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Examine all options for income tax management

Napasorn S./Getty Images hand holding pen, calculator and income tax papers
PLAN AHEAD: While income tax is a good sign for your business, there are ways to decrease the amount owed at year’s end.
Business Basics: Learn how to plan for the future when it comes to income tax liabilities.

Having income tax liabilities at year-end is normally a healthy sign of a strong business. Although no one really enjoys paying income tax, it is a great indicator that your business is doing something right. To reduce the year-end income tax bill, farmers have a vast array of options to use at their disposal. Many common methods include prepaying crop inputs for next season, utilizing Tax Code Section 179 depreciation on equipment purchases, averaging income and deferring income into the next fiscal year.

As a preface to this article, decisions should not be made only for tax purposes but should take the entirety of the farming business into consideration. The objective is not to evade income tax liabilities, only to maximize after-tax income. However, businesses should take advantage of legal methods to avoid or postpone taxes in a fitting manner according to one’s planning horizon.

Commodity boom cycle

The last half of 2020 brought in the commodity boom cycle with the end of the COVID-19 meltdown. Producers fortunate enough to have crops in inventory to sell and time the market right will likely have larger-than-normal revenues and, therefore, income tax liabilities. With the current tax code and marginal tax brackets it is a common strategy to try to stay in the same tax brackets from year to year.

Buying inputs in the fall often allows farmers to take advantage of discounts dealers offer. This is a great opportunity to take advantage of lower prices and use the expense to reduce taxable income. However, keep in mind that this input expense won’t be used for next year’s income statement.

Utilizing Section 179 of the tax code is also a great way to reduce your income tax liability. When a piece of equipment is purchased and put into service, the entire purchase price can be deducted from taxable income during the year of purchase up to the yearly limits the tax code allows. Under current law, bonus depreciation allows for a higher deduction then the deduction limit. This bonus depreciation will be phased out at a decreasing rate over several years after 2023.

Income tax management chart

One method to decrease amounts owed is to utilize Section 179 of the tax code. In this chart, you can see the outlined limits for 2021, along with the bonus for future years.

Income averaging is a tool that can be elected that allows a certain amount of farm income to be spread over a three-year period. Consider this method if your current-year taxable income places you in a higher marginal tax bracket than prior years. Income earned at the higher rate can be applied retroactively to prior years, with lower rates if a farm has abnormally large profits from higher production or prices received.

Spreading out income over three years can prevent a farmer from being pushed into a higher tax bracket. Income averaging requires the filing of the 1040 Schedule J. A similar method to income averaging is being able to defer income from business operations such as inventory sales into the next fiscal year.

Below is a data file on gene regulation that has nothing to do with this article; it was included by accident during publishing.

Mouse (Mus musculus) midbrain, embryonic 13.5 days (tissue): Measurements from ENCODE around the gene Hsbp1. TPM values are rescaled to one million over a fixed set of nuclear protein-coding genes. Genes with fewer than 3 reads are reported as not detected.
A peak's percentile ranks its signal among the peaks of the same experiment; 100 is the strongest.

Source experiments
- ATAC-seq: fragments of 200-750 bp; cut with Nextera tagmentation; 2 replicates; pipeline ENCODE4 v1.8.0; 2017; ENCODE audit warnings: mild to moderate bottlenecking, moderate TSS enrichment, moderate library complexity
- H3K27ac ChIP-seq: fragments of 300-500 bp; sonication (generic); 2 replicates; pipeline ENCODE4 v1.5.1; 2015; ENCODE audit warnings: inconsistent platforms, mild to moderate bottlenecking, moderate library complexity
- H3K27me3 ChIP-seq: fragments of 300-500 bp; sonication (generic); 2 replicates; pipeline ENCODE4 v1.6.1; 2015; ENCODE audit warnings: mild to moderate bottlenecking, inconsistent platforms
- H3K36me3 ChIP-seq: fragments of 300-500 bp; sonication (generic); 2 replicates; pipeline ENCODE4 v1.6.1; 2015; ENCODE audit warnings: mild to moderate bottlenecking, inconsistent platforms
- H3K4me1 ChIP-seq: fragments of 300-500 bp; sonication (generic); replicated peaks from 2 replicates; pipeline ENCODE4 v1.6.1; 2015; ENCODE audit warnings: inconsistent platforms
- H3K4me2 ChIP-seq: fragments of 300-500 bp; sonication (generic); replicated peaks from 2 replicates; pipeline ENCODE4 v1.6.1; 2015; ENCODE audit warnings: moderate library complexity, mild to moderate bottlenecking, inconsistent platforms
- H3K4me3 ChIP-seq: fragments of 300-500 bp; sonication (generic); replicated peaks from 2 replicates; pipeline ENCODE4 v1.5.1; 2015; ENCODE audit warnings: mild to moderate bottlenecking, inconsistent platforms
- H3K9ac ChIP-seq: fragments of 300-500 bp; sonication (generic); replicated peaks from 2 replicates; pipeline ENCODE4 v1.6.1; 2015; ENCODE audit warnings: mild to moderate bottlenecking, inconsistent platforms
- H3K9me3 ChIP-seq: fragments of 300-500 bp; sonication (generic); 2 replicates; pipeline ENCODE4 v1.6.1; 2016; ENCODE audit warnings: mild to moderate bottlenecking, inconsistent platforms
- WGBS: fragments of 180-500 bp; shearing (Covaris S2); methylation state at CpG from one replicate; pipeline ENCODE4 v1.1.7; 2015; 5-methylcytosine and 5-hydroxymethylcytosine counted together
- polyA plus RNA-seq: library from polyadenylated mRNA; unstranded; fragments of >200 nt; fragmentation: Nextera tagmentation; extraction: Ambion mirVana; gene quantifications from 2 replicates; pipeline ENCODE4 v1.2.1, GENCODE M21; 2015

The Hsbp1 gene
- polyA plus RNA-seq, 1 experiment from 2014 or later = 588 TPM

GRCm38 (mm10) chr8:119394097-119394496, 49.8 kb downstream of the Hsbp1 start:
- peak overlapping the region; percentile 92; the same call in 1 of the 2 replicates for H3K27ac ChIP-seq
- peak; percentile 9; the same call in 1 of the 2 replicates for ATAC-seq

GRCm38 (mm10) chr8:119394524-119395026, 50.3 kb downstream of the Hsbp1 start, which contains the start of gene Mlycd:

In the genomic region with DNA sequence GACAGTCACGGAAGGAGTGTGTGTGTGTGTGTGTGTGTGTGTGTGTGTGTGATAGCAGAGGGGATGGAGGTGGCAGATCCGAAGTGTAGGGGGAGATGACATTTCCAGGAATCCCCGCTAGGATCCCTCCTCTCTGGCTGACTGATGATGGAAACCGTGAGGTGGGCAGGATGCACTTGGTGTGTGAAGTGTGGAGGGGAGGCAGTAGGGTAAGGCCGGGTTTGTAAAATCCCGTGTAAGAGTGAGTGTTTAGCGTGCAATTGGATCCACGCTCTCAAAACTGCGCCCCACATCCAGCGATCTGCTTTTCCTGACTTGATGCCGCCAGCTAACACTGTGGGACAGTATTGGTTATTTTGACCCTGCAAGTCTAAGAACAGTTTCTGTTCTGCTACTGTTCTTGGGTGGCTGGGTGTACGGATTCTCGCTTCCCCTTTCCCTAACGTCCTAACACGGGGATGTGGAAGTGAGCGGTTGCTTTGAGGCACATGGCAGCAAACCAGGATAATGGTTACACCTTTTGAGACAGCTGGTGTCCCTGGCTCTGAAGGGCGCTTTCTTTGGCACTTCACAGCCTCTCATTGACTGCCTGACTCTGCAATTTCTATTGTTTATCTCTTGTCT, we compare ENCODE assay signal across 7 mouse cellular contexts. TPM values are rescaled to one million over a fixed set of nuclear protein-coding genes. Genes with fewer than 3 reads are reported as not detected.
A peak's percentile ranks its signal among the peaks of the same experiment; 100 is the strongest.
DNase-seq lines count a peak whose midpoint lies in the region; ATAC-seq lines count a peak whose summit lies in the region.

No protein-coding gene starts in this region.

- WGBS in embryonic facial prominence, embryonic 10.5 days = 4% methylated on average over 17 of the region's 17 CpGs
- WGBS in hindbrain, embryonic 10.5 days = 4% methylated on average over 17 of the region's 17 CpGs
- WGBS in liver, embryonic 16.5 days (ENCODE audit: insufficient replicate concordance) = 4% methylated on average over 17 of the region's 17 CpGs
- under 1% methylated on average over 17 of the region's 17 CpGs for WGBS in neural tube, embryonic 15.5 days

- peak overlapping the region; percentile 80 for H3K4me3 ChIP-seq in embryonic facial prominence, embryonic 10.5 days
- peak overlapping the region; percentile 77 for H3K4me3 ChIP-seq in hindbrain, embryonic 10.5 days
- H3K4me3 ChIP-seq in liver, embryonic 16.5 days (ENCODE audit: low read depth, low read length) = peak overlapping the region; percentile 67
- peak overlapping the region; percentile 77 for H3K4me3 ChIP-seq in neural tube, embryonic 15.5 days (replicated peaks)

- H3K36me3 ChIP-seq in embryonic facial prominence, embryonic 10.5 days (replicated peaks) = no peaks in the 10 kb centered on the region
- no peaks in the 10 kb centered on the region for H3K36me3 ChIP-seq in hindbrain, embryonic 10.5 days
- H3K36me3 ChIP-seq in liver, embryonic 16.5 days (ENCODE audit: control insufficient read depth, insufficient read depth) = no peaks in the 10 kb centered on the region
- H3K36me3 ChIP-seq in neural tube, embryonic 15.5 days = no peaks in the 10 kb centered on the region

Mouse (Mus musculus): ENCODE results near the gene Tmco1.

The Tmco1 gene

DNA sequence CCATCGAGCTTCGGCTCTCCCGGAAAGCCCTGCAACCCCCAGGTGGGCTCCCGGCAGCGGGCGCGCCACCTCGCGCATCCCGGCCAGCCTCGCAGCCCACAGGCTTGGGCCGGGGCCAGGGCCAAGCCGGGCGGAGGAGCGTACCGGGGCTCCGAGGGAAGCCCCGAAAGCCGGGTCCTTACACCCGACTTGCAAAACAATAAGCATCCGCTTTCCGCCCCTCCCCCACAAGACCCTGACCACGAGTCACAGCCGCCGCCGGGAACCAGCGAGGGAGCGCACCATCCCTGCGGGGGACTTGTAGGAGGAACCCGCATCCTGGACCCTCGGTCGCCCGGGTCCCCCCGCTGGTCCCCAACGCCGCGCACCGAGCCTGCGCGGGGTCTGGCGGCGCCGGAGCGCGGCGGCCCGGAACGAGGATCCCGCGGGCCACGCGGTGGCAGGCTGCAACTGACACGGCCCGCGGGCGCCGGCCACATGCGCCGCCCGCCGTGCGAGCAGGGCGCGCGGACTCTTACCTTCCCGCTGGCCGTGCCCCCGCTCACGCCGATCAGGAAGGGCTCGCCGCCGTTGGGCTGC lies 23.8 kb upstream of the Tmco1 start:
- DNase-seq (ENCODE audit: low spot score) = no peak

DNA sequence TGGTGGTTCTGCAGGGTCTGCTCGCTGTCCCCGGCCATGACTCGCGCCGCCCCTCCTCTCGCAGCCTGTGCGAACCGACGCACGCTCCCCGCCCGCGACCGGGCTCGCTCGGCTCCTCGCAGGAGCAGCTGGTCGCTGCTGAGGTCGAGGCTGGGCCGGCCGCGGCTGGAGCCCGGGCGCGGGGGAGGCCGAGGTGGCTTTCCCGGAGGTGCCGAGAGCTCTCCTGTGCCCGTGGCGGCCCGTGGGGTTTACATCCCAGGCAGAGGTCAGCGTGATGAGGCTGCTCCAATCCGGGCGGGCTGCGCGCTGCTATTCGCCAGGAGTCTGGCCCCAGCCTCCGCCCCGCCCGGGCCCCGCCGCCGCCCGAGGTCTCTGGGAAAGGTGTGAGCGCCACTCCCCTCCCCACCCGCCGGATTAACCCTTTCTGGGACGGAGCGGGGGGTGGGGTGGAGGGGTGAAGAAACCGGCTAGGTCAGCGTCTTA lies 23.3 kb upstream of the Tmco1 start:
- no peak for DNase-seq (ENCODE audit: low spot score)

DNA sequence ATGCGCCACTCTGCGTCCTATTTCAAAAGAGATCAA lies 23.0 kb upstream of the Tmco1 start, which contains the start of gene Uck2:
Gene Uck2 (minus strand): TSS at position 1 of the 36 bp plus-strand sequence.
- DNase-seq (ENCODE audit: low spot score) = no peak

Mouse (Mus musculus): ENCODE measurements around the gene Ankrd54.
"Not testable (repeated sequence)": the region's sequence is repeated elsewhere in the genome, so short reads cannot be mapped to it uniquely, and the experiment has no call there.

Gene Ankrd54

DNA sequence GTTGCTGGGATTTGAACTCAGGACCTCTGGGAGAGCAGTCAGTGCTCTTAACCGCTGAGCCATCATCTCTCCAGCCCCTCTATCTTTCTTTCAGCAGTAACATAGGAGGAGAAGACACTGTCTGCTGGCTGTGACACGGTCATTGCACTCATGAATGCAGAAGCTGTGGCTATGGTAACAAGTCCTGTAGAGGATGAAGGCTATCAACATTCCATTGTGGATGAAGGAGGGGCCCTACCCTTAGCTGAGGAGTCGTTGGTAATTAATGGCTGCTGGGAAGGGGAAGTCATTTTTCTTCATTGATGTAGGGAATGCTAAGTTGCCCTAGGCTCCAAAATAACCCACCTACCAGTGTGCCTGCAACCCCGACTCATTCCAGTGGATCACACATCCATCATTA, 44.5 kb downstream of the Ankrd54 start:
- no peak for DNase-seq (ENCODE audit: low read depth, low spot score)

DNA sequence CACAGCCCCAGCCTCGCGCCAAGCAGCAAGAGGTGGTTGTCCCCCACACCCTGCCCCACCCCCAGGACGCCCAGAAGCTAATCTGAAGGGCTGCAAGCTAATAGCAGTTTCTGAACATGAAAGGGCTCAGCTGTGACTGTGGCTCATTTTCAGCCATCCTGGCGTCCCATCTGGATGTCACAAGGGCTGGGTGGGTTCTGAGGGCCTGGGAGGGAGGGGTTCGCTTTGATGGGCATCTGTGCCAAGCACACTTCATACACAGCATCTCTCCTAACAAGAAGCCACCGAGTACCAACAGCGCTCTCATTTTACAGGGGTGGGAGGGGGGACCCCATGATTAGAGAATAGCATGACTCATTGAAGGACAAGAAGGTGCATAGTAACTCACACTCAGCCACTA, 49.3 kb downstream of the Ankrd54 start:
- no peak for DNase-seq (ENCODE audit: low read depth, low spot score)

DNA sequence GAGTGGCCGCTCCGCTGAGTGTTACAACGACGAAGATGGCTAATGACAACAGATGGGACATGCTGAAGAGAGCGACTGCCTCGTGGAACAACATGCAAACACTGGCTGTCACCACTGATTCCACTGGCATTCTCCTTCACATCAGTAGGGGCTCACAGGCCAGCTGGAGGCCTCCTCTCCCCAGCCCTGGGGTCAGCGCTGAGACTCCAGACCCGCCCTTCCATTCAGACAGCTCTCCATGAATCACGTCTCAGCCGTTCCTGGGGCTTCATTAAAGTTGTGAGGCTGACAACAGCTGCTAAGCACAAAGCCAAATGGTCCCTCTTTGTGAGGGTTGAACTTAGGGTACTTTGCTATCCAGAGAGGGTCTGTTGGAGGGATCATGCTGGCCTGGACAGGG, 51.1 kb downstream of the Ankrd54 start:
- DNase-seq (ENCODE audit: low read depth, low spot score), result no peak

401(k) contributions

Another great option to reduce your income tax liability is to save for retirement using 401(k) contributions. Contributions to 401(k)’s can be tax-deductible investments up to $19,500. Operations that have full-time employees make this method slightly more complicated, as the operation must make employee matching contributions and have the plan administered by a financial firm.

Making this investment defers income into your retirement years; it’s a great strategy if you expect your income to be less going into retirement. Young producers have the benefit of time being on their side with even greater potential for growth.

Having equity built into a 401(k) can aid farm retirement by having more liquidity. Many farmers consider the farm as their retirement plan, hoping to pass on the operation or collect rental income from farm assets. Land and machinery are relatively illiquid assets that often require more management than some retirees might prefer. Having a diversified approach for retirement can help reduce the risk of returns that farming may or may not bring over time.

There are some drawbacks to consider with a 401(k). Early withdrawal of the account balance may be subject to an early withdrawal fee along with the normal income tax rate. The Internal Revenue Service will often charge a 10% early withdrawal fee for taking withdrawals before the minimum withdrawal age of 59 and a half.

It is best to plan on investing this money for retirement and never touch it until you have reached the retirement age. There are possibilities that money can be borrowed against funds in a 401(k) if money is needed down the road. Loan amounts can be 50% of the funds or up to $50,000.

Work closely with your accountant and financial adviser to determine what tax strategies are best for your operation and goals for the future. Remember to plan for the future and examine all your options to use the best tools at your disposal.

Radig is an instructor with the North Dakota Farm Management Education Program, which provides learning opportunities in economic and financial management for those involved in farming and ranching. Visit for more information.


TAGS: Taxes
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